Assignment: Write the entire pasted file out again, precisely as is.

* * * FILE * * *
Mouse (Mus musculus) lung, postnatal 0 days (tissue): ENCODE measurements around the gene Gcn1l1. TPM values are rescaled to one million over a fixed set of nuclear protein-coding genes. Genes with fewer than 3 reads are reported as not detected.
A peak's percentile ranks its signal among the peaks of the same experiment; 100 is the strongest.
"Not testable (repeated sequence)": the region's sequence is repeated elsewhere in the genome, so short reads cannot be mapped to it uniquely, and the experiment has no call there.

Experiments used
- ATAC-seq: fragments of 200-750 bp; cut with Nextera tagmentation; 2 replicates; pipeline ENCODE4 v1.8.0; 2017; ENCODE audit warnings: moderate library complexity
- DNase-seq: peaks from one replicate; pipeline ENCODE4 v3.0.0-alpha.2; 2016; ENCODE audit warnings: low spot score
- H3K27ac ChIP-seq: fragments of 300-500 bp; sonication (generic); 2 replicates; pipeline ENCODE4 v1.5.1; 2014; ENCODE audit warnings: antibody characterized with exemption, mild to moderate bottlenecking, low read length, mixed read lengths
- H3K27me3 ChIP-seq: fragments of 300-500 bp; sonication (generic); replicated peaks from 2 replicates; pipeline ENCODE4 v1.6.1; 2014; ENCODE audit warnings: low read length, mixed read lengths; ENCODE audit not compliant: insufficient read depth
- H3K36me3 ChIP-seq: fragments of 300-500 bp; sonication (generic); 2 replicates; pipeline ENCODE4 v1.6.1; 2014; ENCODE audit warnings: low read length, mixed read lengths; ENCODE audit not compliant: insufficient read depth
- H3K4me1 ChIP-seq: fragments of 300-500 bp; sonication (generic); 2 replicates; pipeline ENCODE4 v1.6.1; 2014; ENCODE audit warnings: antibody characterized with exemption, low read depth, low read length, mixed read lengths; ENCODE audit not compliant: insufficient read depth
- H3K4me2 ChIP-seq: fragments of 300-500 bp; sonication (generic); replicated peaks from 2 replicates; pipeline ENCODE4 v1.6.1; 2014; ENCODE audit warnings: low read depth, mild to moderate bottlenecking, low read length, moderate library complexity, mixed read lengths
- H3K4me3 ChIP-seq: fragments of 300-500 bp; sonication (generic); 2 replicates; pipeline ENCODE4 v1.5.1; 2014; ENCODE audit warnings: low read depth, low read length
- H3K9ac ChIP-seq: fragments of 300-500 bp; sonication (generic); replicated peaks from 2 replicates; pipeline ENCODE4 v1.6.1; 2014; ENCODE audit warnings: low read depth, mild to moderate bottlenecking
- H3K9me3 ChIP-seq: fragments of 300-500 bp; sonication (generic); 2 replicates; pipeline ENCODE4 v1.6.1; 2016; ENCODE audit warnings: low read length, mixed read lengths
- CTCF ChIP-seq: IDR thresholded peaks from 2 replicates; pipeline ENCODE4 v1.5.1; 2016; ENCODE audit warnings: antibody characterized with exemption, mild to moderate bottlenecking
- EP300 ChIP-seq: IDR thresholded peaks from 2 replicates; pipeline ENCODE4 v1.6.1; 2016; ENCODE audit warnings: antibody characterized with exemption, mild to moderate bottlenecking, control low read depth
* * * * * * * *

Mouse (Mus musculus) lung, postnatal 0 days (tissue): ENCODE measurements around the gene Gcn1l1. TPM values are rescaled to one million over a fixed set of nuclear protein-coding genes. Genes with fewer than 3 reads are reported as not detected.
A peak's percentile ranks its signal among the peaks of the same experiment; 100 is the strongest.
"Not testable (repeated sequence)": the region's sequence is repeated elsewhere in the genome, so short reads cannot be mapped to it uniquely, and the experiment has no call there.

Experiments used
- ATAC-seq: fragments of 200-750 bp; cut with Nextera tagmentation; 2 replicates; pipeline ENCODE4 v1.8.0; 2017; ENCODE audit warnings: moderate library complexity
- DNase-seq: peaks from one replicate; pipeline ENCODE4 v3.0.0-alpha.2; 2016; ENCODE audit warnings: low spot score
- H3K27ac ChIP-seq: fragments of 300-500 bp; sonication (generic); 2 replicates; pipeline ENCODE4 v1.5.1; 2014; ENCODE audit warnings: antibody characterized with exemption, mild to moderate bottlenecking, low read length, mixed read lengths
- H3K27me3 ChIP-seq: fragments of 300-500 bp; sonication (generic); replicated peaks from 2 replicates; pipeline ENCODE4 v1.6.1; 2014; ENCODE audit warnings: low read length, mixed read lengths; ENCODE audit not compliant: insufficient read depth
- H3K36me3 ChIP-seq: fragments of 300-500 bp; sonication (generic); 2 replicates; pipeline ENCODE4 v1.6.1; 2014; ENCODE audit warnings: low read length, mixed read lengths; ENCODE audit not compliant: insufficient read depth
- H3K4me1 ChIP-seq: fragments of 300-500 bp; sonication (generic); 2 replicates; pipeline ENCODE4 v1.6.1; 2014; ENCODE audit warnings: antibody characterized with exemption, low read depth, low read length, mixed read lengths; ENCODE audit not compliant: insufficient read depth
- H3K4me2 ChIP-seq: fragments of 300-500 bp; sonication (generic); replicated peaks from 2 replicates; pipeline ENCODE4 v1.6.1; 2014; ENCODE audit warnings: low read depth, mild to moderate bottlenecking, low read length, moderate library complexity, mixed read lengths
- H3K4me3 ChIP-seq: fragments of 300-500 bp; sonication (generic); 2 replicates; pipeline ENCODE4 v1.5.1; 2014; ENCODE audit warnings: low read depth, low read length
- H3K9ac ChIP-seq: fragments of 300-500 bp; sonication (generic); replicated peaks from 2 replicates; pipeline ENCODE4 v1.6.1; 2014; ENCODE audit warnings: low read depth, mild to moderate bottlenecking
- H3K9me3 ChIP-seq: fragments of 300-500 bp; sonication (generic); 2 replicates; pipeline ENCODE4 v1.6.1; 2016; ENCODE audit warnings: low read length, mixed read lengths
- CTCF ChIP-seq: IDR thresholded peaks from 2 replicates; pipeline ENCODE4 v1.5.1; 2016; ENCODE audit warnings: antibody characterized with exemption, mild to moderate bottlenecking
- EP300 ChIP-seq: IDR thresholded peaks from 2 replicates; pipeline ENCODE4 v1.6.1; 2016; ENCODE audit warnings: antibody characterized with exemption, mild to moderate bottlenecking, control low read depth